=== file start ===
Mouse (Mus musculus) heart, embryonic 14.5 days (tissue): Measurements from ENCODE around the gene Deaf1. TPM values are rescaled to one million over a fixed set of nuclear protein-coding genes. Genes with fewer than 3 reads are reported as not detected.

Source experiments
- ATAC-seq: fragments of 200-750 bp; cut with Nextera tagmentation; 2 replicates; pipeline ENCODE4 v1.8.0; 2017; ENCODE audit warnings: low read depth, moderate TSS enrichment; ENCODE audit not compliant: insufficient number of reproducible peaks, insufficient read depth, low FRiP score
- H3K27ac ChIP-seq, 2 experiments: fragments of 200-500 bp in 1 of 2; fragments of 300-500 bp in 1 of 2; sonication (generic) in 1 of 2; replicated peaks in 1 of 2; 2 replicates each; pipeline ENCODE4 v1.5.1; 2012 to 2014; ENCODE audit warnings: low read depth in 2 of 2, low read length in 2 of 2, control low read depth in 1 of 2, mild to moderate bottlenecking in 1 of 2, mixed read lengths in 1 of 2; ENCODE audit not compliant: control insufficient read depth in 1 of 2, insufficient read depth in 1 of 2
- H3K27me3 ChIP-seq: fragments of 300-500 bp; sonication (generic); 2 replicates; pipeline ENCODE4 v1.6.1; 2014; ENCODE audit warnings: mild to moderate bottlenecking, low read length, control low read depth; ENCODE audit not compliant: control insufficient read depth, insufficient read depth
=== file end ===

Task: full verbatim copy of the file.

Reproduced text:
Mouse (Mus musculus) heart, embryonic 14.5 days (tissue): Measurements from ENCODE around the gene Deaf1. TPM values are rescaled to one million over a fixed set of nuclear protein-coding genes. Genes with fewer than 3 reads are reported as not detected.

Source experiments
- ATAC-seq: fragments of 200-750 bp; cut with Nextera tagmentation; 2 replicates; pipeline ENCODE4 v1.8.0; 2017; ENCODE audit warnings: low read depth, moderate TSS enrichment; ENCODE audit not compliant: insufficient number of reproducible peaks, insufficient read depth, low FRiP score
- H3K27ac ChIP-seq, 2 experiments: fragments of 200-500 bp in 1 of 2; fragments of 300-500 bp in 1 of 2; sonication (generic) in 1 of 2; replicated peaks in 1 of 2; 2 replicates each; pipeline ENCODE4 v1.5.1; 2012 to 2014; ENCODE audit warnings: low read depth in 2 of 2, low read length in 2 of 2, control low read depth in 1 of 2, mild to moderate bottlenecking in 1 of 2, mixed read lengths in 1 of 2; ENCODE audit not compliant: control insufficient read depth in 1 of 2, insufficient read depth in 1 of 2
- H3K27me3 ChIP-seq: fragments of 300-500 bp; sonication (generic); 2 replicates; pipeline ENCODE4 v1.6.1; 2014; ENCODE audit warnings: mild to moderate bottlenecking, low read length, control low read depth; ENCODE audit not compliant: control insufficient read depth, insufficient read depth